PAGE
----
Fla. department's bomb squad hopes for $173K robot


By Brittany Wallman
Sun-Sentinel

FORT LAUDERDALE, Fla. — If a weapon of mass destruction were unleashed on Fort Lauderdale, Andros would be ready. A small bomb? Call him in. Andros can climb hills, jump small ditches and shoot a shotgun. But he costs as much as a Bentley.

Andros F6A is a $173,000 robot that Fort Lauderdale's police bomb squad hopes to own.

City commissioners will vote on the high-tech, high-ticket item in September. A vote Tuesday night was postponed, when the city auditor (whose salary is about the same as the Andros purchase price) pulled the item to ask more questions.

Taxpayers wouldn't be on the hook for Andros's purchase. The Police Department would reach for funds from confiscated drugs and drug-related assets from participation in a task force with the federal Drug Enforcement Administration.

"Our other one kept malfunctioning," Fort Lauderdale Police spokesman Sgt. Frank Sousa said about their current robot. The department is using a robot borrowed from the city of Miami, and needs a new one to "handle the ever increasing threats posed to the city of Fort Lauderdale," a city memo says.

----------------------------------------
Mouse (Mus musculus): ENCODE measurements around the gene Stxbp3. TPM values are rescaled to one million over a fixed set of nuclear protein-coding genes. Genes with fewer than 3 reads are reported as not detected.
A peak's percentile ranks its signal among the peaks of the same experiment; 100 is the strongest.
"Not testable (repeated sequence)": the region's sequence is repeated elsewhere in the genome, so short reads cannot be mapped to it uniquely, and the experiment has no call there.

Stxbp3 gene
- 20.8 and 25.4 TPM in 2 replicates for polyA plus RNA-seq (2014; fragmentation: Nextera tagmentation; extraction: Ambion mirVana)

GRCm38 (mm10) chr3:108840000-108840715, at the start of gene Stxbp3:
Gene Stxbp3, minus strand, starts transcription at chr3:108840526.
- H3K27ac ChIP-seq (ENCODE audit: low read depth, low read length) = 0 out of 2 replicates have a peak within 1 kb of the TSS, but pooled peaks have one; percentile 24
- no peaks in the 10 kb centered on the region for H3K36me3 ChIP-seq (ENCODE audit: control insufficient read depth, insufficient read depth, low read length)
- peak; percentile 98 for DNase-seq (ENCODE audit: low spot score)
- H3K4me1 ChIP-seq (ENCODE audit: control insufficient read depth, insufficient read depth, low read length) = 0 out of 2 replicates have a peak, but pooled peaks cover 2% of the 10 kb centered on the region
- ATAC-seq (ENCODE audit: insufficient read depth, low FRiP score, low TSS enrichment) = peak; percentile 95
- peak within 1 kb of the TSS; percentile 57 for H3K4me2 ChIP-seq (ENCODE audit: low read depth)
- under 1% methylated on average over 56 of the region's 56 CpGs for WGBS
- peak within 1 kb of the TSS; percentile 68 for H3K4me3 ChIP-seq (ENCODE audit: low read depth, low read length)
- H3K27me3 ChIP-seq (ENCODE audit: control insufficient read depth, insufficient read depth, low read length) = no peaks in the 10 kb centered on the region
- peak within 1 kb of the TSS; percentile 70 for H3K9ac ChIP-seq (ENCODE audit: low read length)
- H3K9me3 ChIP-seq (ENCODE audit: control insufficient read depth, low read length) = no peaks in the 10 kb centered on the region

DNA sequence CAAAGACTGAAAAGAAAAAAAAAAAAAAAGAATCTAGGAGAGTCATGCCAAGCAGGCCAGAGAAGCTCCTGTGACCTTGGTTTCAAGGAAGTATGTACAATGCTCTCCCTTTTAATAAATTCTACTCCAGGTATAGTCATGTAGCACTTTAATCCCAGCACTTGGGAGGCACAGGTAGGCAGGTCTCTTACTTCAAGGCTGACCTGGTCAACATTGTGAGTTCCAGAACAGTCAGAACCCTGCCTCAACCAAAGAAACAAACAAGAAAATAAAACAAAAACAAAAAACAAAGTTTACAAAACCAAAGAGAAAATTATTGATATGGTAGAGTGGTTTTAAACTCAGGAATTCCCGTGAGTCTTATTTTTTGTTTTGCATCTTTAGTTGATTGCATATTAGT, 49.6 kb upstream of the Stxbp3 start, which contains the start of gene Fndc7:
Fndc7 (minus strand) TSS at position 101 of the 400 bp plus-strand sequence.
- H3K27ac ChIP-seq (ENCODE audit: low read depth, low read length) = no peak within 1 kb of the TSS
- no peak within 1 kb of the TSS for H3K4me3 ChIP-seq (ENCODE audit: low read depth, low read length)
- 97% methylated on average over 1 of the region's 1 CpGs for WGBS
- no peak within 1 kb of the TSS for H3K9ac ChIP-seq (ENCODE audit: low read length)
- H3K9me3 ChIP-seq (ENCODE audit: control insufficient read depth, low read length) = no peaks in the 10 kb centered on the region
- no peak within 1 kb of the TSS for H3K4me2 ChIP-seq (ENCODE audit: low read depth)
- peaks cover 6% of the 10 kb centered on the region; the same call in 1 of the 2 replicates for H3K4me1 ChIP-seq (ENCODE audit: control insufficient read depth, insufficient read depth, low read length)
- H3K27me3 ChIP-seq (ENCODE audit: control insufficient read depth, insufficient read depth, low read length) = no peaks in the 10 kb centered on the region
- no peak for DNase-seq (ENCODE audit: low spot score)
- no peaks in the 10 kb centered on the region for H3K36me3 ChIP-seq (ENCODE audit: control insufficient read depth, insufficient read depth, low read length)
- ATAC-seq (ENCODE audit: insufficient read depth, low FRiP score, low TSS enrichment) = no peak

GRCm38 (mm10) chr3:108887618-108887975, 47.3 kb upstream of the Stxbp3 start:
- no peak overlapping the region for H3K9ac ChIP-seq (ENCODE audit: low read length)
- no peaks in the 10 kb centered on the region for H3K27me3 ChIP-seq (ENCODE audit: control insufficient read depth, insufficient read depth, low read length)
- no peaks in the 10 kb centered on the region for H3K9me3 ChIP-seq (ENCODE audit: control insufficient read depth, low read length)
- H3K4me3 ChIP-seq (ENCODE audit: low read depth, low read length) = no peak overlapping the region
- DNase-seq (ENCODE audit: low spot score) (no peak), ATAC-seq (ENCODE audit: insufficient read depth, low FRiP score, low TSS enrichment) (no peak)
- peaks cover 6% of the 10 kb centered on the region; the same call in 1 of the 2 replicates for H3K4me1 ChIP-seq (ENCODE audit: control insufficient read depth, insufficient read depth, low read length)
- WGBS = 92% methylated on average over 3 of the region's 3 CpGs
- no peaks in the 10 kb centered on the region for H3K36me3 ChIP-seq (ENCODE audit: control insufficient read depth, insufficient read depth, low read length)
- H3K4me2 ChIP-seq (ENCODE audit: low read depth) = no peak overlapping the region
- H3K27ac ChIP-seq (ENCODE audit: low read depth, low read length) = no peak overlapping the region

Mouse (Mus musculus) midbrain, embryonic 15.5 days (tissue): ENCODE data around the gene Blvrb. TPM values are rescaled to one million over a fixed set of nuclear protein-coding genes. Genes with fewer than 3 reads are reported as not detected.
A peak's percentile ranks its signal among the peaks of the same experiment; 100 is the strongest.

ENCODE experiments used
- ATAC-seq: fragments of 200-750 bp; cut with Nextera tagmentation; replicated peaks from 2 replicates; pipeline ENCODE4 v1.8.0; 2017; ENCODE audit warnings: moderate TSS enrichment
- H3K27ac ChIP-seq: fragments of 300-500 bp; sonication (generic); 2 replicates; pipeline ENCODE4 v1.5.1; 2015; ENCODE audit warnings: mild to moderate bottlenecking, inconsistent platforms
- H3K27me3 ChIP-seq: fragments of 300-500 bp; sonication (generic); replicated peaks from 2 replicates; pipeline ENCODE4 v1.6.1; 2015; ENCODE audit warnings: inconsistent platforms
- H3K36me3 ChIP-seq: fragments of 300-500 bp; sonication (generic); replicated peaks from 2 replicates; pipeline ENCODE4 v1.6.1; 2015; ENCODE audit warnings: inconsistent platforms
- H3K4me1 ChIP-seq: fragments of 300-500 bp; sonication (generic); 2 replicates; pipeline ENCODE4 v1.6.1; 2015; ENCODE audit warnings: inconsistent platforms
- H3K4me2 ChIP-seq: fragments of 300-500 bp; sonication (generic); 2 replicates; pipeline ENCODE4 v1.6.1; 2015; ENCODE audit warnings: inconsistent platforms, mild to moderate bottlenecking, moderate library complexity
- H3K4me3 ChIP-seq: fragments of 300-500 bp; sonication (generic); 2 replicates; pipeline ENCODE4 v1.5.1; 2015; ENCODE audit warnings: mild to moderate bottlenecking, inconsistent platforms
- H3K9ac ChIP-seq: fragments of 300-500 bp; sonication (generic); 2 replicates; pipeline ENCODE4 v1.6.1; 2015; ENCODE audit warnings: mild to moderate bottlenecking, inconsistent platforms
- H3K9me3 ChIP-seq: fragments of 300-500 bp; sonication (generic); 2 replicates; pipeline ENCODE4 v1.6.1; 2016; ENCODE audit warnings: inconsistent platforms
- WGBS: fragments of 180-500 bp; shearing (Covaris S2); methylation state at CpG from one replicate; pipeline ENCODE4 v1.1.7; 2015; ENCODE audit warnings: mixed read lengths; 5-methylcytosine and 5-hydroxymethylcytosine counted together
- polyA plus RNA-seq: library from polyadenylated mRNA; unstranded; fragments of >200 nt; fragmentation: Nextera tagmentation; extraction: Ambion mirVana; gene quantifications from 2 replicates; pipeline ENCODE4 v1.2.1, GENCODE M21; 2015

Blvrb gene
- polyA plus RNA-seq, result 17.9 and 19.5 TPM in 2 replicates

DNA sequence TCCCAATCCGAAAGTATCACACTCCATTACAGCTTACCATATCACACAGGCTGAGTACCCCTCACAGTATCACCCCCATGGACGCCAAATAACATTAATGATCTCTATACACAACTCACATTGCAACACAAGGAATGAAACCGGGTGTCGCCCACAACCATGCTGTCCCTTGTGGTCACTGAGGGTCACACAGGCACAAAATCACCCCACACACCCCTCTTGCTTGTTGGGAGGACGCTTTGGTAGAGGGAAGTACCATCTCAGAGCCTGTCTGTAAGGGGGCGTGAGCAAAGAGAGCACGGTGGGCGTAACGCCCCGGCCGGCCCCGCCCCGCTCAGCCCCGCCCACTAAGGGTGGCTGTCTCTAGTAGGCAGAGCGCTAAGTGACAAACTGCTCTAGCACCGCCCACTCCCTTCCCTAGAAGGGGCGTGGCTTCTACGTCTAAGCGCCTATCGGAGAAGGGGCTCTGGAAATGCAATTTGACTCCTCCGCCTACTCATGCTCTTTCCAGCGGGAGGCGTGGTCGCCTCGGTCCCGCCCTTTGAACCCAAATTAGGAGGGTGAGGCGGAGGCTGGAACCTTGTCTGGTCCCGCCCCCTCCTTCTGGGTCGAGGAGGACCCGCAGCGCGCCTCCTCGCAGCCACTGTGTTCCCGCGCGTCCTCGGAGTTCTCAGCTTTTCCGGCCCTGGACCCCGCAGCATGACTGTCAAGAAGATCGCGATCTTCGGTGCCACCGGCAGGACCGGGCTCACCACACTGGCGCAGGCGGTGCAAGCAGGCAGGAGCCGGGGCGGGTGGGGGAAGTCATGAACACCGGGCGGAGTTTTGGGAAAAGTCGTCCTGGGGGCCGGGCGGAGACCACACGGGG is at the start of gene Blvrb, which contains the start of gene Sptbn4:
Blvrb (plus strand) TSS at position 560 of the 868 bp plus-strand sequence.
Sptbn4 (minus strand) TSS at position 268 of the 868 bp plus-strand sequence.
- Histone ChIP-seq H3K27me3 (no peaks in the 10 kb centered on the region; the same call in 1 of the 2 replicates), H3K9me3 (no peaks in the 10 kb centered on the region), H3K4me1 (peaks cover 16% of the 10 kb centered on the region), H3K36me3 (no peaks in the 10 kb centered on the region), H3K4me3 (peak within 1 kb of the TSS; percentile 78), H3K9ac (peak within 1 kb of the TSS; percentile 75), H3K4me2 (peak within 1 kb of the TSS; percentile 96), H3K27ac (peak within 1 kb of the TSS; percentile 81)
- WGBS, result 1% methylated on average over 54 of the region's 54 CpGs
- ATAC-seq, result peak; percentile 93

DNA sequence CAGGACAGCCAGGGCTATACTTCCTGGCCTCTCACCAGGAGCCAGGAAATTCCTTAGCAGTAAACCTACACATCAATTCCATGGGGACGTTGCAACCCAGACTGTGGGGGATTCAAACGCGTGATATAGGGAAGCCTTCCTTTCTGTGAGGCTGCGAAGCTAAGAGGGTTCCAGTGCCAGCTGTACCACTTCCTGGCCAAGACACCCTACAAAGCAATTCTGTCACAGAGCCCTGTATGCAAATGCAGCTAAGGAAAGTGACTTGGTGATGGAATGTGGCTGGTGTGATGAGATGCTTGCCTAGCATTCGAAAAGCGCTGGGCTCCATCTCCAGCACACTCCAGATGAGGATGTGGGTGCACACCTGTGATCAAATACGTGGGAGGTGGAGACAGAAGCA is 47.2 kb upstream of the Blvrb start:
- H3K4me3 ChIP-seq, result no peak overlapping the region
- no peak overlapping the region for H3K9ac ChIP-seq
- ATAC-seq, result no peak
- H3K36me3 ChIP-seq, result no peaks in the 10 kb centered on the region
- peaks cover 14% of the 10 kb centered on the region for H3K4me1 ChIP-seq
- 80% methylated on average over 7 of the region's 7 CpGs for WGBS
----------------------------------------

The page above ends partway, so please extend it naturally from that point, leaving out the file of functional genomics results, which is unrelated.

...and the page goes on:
Those threats may be "chemical, biological, radiological, nuclear and explosive," according to the city documents explaining the purchase. But police officials said the current robot is technologically out of date, and can't handle all of the latest threats.

The city's proximity to airports and seaport make this purchase important, city officials say. Andros can detect chemicals and radiation, can pull a 175-pound person, reach into overhead airplane compartments or across airplane seats, make a 45-degree climb, jump a 2-foot ditch, and hold and shoot a shotgun. All by remote control.

The Broward Sheriff's Office has the 2000 version of Andros, so it's not as modern, according to Mike Jachles, agency spokesman. BSO patrols Port Everglades and Fort Lauderdale/Hollywood International Airport, but Fort Lauderdale's bomb squad is part of the equation also.

"They are a backup to our bomb squad, and vice versa," he said.

Copyright 2009 Sun-Sentinel

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